Autism hits Somali kids harder, University of Minnesota study finds

  • Article by: Jeremy Olson , Star Tribune
  • Updated: December 16, 2013 - 10:04 PM

Study: Autism not more common among Somalis than whites, but is more severe.

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tmauelDec. 16, 1312:13 PM

Why would the study not address whether these children were born in the U.S. or Somalia? Why would the study not try and determine if childhood vaccines were a factor? Every effort appears to be underway to keep the truth about this insidious disease from being isolated and dealt with in a sensible manner. So much for our universities and entire medical system that refuses to face the obvious facts about this problem.

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ladyjane65Dec. 16, 1312:19 PM

Thankful to the University of Minnesota for beginning the research on this important community health issue. More needs to be done, but this is an important start.

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haiwyweedDec. 16, 1312:56 PM

Maybe we should be providing a health screening before we import more 3rd world refugees and assess the total costs to the US social structure.

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EleanoreDec. 16, 1312:57 PM

Please define "harder" as used in this study.

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zygmuntwilfDec. 16, 13 1:01 PM

Maybe these U of M researchers could continue their study by going to Somalia, and finding out why these children have treatable learning disabilities.

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braxozDec. 16, 13 1:05 PM

Why would the study not address whether these children were born in the U.S. or Somalia? Why would the study not try and determine if childhood vaccines were a factor? Every effort appears to be underway to keep the truth about this insidious disease from being isolated and dealt with in a sensible manner. So much for our universities and entire medical system that refuses to face the obvious facts about this problem_________ From the article: "Hewitt said that wasn’t addressed by this study, but they have birth record data to address that question next. The current report also didn’t address fears that pediatric vaccines were somehow to blame." This is the first stage of an investigation - defining the question. The vaccine question has been studied and all reputable research does not indicate a link.

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tmauelDec. 16, 13 1:07 PM

This could be a very important study. Comparing the background rate of Somalian children and their rate of autism, (or autism like symptoms), with those children born raised and vaccinated here in the U.S. Evidence to environmental factors as a cause could be studied and a probable cause determined and isolated. That unfortunately has not been the case. The creators of these vaccines were allowed to investigate themselves. The doctor who invented Thimersol and made millions on the patent for the drug was on the investigative panel. Their study, documented on ABC, found nervous ticks among a large percentage of the male study group. The panel of medical company insiders said more study was needed. The entire issue then disappeared from the corporate media. So no one does anything but skirt around the issue with "safe" studies that prove nothing. And the media are dutifully silent.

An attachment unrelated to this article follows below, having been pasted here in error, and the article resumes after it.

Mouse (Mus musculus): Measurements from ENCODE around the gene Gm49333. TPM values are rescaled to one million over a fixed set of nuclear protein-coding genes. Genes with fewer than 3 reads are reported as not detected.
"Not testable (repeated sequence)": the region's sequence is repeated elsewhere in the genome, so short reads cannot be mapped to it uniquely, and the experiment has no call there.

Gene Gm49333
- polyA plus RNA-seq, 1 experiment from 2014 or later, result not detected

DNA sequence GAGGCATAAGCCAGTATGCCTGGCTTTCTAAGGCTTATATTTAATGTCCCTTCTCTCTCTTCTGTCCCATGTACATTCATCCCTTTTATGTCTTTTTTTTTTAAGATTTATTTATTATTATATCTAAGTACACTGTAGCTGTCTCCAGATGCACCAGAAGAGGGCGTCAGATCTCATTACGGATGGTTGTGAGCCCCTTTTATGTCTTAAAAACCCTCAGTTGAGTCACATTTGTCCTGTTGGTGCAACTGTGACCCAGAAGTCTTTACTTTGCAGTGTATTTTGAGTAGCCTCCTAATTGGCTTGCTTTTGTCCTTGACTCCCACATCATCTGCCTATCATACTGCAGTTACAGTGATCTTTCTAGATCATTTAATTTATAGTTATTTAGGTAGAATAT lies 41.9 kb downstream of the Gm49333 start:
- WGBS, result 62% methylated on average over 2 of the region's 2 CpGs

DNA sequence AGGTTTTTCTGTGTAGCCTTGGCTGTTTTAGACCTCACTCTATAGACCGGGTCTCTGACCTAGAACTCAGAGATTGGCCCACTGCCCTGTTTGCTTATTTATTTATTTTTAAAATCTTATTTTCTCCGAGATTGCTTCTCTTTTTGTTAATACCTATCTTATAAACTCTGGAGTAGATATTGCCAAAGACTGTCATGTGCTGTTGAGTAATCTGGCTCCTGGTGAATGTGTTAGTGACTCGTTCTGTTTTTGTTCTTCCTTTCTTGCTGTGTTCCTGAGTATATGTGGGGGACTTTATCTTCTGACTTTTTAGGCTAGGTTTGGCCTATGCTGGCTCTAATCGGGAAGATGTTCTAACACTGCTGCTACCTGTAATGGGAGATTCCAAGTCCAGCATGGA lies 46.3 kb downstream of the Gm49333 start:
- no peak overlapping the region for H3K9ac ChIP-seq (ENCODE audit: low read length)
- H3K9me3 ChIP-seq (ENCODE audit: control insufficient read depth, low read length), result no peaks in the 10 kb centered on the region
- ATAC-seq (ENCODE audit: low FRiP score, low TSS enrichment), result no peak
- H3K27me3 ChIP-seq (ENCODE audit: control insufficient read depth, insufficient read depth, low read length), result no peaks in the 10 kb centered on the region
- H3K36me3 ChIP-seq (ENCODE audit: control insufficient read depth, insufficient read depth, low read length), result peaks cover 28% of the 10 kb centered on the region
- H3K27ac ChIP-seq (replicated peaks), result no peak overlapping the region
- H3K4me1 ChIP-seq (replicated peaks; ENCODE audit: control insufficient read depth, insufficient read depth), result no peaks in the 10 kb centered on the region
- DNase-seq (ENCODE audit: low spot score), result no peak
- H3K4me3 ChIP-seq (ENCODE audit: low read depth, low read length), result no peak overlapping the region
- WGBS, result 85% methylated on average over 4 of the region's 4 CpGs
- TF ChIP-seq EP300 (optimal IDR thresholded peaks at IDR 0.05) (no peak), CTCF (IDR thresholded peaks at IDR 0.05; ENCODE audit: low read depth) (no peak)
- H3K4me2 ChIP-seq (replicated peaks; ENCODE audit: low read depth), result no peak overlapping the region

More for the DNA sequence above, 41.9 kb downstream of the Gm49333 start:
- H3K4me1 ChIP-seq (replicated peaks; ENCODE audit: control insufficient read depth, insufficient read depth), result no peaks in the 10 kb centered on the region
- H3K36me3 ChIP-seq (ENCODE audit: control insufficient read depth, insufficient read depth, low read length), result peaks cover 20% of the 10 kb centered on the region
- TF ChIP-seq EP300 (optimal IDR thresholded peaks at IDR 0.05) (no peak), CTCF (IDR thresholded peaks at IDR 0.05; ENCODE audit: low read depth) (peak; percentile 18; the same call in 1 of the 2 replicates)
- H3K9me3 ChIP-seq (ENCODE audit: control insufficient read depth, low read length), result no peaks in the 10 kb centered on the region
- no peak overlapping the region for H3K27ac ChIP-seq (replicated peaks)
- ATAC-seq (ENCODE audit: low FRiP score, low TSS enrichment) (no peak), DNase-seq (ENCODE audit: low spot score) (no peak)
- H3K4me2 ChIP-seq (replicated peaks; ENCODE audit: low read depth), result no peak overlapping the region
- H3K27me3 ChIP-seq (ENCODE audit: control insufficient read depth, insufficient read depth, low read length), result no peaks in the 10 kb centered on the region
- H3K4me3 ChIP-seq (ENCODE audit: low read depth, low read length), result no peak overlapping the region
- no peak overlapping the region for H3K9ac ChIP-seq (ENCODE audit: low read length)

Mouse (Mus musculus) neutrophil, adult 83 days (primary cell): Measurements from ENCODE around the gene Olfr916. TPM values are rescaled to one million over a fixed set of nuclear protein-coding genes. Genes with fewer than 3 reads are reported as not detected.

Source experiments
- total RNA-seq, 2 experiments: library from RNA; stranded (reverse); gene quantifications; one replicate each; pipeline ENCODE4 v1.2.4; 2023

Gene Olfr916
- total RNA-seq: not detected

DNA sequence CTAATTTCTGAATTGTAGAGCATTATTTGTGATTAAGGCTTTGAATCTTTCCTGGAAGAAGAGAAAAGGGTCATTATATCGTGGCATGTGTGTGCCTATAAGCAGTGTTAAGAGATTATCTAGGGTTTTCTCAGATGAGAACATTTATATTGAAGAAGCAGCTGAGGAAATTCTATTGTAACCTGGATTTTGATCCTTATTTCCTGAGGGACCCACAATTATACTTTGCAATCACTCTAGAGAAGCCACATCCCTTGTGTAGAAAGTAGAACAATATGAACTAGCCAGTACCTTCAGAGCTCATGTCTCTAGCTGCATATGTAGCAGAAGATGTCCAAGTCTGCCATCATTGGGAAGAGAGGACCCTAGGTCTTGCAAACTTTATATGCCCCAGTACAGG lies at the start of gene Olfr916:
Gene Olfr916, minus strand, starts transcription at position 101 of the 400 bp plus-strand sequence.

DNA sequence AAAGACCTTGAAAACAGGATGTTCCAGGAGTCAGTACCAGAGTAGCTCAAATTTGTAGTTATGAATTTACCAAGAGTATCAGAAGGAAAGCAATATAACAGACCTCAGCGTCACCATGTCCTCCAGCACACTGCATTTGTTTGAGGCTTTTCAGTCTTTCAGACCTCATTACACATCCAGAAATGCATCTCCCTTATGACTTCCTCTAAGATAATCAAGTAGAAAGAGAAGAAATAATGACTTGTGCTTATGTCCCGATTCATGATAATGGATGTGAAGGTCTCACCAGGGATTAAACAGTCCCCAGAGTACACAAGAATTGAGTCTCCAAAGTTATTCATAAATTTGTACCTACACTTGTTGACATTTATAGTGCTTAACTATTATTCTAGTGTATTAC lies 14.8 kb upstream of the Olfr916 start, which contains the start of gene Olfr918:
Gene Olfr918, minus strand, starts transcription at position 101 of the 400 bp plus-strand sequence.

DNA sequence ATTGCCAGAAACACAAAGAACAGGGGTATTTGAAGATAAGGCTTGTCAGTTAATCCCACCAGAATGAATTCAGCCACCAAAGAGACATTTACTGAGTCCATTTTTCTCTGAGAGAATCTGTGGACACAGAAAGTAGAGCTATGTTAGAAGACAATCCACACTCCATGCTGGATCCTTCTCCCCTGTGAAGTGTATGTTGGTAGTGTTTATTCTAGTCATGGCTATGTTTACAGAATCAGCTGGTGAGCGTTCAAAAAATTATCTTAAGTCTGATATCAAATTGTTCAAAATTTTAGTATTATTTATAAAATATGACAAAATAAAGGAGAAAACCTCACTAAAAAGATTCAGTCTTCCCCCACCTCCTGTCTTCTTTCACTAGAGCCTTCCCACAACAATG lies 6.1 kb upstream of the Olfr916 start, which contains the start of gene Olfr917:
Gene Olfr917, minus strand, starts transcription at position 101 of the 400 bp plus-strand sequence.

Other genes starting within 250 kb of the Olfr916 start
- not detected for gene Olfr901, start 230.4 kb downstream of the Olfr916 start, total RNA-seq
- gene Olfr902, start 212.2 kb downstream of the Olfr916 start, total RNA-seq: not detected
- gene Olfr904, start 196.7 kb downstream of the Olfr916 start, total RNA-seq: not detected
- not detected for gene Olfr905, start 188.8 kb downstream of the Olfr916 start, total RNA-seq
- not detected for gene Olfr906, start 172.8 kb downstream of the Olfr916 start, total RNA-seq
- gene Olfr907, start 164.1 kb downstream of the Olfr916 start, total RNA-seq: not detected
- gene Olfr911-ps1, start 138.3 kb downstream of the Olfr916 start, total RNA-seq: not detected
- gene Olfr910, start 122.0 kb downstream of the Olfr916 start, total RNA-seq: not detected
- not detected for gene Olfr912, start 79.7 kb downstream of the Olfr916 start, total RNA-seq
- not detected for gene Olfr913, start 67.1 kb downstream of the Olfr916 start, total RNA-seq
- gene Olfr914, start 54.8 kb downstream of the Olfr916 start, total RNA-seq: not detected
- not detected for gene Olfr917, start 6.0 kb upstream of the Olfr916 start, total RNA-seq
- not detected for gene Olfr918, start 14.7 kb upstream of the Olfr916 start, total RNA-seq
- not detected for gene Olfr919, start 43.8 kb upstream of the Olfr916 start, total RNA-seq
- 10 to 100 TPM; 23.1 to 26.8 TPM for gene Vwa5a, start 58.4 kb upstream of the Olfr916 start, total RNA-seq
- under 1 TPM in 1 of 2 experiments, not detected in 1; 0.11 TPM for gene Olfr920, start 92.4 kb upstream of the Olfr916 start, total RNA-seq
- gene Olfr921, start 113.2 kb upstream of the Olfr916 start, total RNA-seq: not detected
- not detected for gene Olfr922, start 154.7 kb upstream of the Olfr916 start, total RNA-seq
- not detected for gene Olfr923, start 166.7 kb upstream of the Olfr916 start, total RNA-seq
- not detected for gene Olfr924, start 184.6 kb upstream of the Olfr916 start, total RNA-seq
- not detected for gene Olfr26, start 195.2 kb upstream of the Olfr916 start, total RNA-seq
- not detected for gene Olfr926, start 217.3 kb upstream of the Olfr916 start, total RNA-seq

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minn12Dec. 16, 13 1:11 PM

This smacks of junk science. Notice that the 'researchers' ignored the actual number of Somalis who were diagnosed with the disorder. Instead, they chose to do a subjective determination on their own and 'diagnose' those based on subjective criteria. Let's not forget that autism is a controversial disorder, with no definitive diagnosis. And is it not to be expected that a minority group that does not have English as its first language, may have struggles with communication and language concepts? Yet those criteria are used to label Somalis 'autistic'. This is just a further example of the current trend to jump on the autism 'bandwagon', since this disorder is now being diagnosed at a rate that is likely far higher than it is in reality. I would guess these researchers will now be given millions in federal and state grant money to pursue this 'groundbreaking' discovery. And that's how it works.

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braxozDec. 16, 13 1:15 PM

Eleanore Dec. 16, 1312:57 PM Please define "harder" as used in this study. __________"the severity of the developmental disorder appears harsher in this minority group...But all of the Somali children with autism also had related intellectual disorders, compared to only a third of autistic children in the study overall." Seems to be a pretty good definition of harder to me.

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Fair ViewDec. 16, 13 1:18 PM

It seems like a narrowly focused study on such a big problem. Can you report out on the cost of this type of study?

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